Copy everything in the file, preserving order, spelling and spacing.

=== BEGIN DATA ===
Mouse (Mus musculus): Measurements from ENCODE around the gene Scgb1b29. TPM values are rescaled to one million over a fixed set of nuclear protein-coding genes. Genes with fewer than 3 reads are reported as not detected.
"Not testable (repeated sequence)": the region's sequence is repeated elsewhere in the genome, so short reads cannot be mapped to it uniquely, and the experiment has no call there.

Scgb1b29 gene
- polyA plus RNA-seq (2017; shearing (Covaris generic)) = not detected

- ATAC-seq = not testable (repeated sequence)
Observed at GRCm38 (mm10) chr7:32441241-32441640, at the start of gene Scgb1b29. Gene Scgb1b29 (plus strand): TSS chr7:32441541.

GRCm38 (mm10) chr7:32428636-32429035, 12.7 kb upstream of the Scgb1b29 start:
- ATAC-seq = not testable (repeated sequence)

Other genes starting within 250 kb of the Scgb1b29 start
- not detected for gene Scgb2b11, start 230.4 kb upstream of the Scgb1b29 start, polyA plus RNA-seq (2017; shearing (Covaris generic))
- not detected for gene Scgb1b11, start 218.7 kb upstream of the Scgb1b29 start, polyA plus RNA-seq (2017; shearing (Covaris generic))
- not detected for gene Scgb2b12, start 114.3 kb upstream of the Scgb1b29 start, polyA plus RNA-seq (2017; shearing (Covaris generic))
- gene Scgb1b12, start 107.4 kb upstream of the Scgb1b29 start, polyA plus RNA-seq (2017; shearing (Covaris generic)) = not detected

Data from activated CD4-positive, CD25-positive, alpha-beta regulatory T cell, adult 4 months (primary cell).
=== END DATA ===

Mouse (Mus musculus): Measurements from ENCODE around the gene Scgb1b29. TPM values are rescaled to one million over a fixed set of nuclear protein-coding genes. Genes with fewer than 3 reads are reported as not detected.
"Not testable (repeated sequence)": the region's sequence is repeated elsewhere in the genome, so short reads cannot be mapped to it uniquely, and the experiment has no call there.

Scgb1b29 gene
- polyA plus RNA-seq (2017; shearing (Covaris generic)) = not detected

- ATAC-seq = not testable (repeated sequence)
Observed at GRCm38 (mm10) chr7:32441241-32441640, at the start of gene Scgb1b29. Gene Scgb1b29 (plus strand): TSS chr7:32441541.

GRCm38 (mm10) chr7:32428636-32429035, 12.7 kb upstream of the Scgb1b29 start:
- ATAC-seq = not testable (repeated sequence)

Other genes starting within 250 kb of the Scgb1b29 start
- not detected for gene Scgb2b11, start 230.4 kb upstream of the Scgb1b29 start, polyA plus RNA-seq (2017; shearing (Covaris generic))
- not detected for gene Scgb1b11, start 218.7 kb upstream of the Scgb1b29 start, polyA plus RNA-seq (2017; shearing (Covaris generic))
- not detected for gene Scgb2b12, start 114.3 kb upstream of the Scgb1b29 start, polyA plus RNA-seq (2017; shearing (Covaris generic))
- gene Scgb1b12, start 107.4 kb upstream of the Scgb1b29 start, polyA plus RNA-seq (2017; shearing (Covaris generic)) = not detected

Data from activated CD4-positive, CD25-positive, alpha-beta regulatory T cell, adult 4 months (primary cell).